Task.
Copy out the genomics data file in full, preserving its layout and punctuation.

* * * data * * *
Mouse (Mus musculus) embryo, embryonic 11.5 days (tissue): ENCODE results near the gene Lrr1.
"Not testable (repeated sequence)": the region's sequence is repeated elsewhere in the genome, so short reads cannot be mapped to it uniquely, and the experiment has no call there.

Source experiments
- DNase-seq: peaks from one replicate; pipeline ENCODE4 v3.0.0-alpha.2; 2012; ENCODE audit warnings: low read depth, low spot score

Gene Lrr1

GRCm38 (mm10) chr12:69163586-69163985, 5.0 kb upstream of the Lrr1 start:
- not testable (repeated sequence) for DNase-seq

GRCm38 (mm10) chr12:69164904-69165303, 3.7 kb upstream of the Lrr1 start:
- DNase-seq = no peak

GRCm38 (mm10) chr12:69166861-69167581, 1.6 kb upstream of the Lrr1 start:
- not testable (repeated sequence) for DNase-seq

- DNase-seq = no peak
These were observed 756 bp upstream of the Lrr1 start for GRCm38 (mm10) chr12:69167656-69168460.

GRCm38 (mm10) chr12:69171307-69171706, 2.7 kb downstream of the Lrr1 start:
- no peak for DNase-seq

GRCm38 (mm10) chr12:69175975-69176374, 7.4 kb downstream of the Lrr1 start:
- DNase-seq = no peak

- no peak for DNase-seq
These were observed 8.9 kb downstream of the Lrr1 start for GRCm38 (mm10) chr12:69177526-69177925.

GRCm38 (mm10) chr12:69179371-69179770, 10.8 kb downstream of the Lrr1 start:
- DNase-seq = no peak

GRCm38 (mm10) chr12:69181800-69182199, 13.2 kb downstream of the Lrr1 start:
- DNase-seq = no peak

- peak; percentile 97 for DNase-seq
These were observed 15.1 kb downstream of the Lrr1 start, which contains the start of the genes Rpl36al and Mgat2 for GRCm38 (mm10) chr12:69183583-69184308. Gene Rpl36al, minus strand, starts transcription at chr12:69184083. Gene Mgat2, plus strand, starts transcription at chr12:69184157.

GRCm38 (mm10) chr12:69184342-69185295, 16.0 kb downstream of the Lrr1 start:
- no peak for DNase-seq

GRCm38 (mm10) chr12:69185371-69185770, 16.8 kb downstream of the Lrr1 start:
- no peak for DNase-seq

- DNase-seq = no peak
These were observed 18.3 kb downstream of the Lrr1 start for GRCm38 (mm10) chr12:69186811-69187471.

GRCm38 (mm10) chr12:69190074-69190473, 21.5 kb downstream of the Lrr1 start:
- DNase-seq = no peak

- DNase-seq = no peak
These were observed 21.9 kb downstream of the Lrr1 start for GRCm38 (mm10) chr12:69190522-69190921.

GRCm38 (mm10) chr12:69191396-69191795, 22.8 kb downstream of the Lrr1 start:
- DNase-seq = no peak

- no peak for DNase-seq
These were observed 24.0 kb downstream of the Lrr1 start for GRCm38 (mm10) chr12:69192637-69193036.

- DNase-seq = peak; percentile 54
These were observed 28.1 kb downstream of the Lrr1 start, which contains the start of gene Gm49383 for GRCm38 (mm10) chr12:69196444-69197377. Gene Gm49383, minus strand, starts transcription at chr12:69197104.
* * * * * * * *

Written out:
Mouse (Mus musculus) embryo, embryonic 11.5 days (tissue): ENCODE results near the gene Lrr1.
"Not testable (repeated sequence)": the region's sequence is repeated elsewhere in the genome, so short reads cannot be mapped to it uniquely, and the experiment has no call there.

Source experiments
- DNase-seq: peaks from one replicate; pipeline ENCODE4 v3.0.0-alpha.2; 2012; ENCODE audit warnings: low read depth, low spot score

Gene Lrr1

GRCm38 (mm10) chr12:69163586-69163985, 5.0 kb upstream of the Lrr1 start:
- not testable (repeated sequence) for DNase-seq

GRCm38 (mm10) chr12:69164904-69165303, 3.7 kb upstream of the Lrr1 start:
- DNase-seq = no peak

GRCm38 (mm10) chr12:69166861-69167581, 1.6 kb upstream of the Lrr1 start:
- not testable (repeated sequence) for DNase-seq

- DNase-seq = no peak
These were observed 756 bp upstream of the Lrr1 start for GRCm38 (mm10) chr12:69167656-69168460.

GRCm38 (mm10) chr12:69171307-69171706, 2.7 kb downstream of the Lrr1 start:
- no peak for DNase-seq

GRCm38 (mm10) chr12:69175975-69176374, 7.4 kb downstream of the Lrr1 start:
- DNase-seq = no peak

- no peak for DNase-seq
These were observed 8.9 kb downstream of the Lrr1 start for GRCm38 (mm10) chr12:69177526-69177925.

GRCm38 (mm10) chr12:69179371-69179770, 10.8 kb downstream of the Lrr1 start:
- DNase-seq = no peak

GRCm38 (mm10) chr12:69181800-69182199, 13.2 kb downstream of the Lrr1 start:
- DNase-seq = no peak

- peak; percentile 97 for DNase-seq
These were observed 15.1 kb downstream of the Lrr1 start, which contains the start of the genes Rpl36al and Mgat2 for GRCm38 (mm10) chr12:69183583-69184308. Gene Rpl36al, minus strand, starts transcription at chr12:69184083. Gene Mgat2, plus strand, starts transcription at chr12:69184157.

GRCm38 (mm10) chr12:69184342-69185295, 16.0 kb downstream of the Lrr1 start:
- no peak for DNase-seq

GRCm38 (mm10) chr12:69185371-69185770, 16.8 kb downstream of the Lrr1 start:
- no peak for DNase-seq

- DNase-seq = no peak
These were observed 18.3 kb downstream of the Lrr1 start for GRCm38 (mm10) chr12:69186811-69187471.

GRCm38 (mm10) chr12:69190074-69190473, 21.5 kb downstream of the Lrr1 start:
- DNase-seq = no peak

- DNase-seq = no peak
These were observed 21.9 kb downstream of the Lrr1 start for GRCm38 (mm10) chr12:69190522-69190921.

GRCm38 (mm10) chr12:69191396-69191795, 22.8 kb downstream of the Lrr1 start:
- DNase-seq = no peak

- no peak for DNase-seq
These were observed 24.0 kb downstream of the Lrr1 start for GRCm38 (mm10) chr12:69192637-69193036.

- DNase-seq = peak; percentile 54
These were observed 28.1 kb downstream of the Lrr1 start, which contains the start of gene Gm49383 for GRCm38 (mm10) chr12:69196444-69197377. Gene Gm49383, minus strand, starts transcription at chr12:69197104.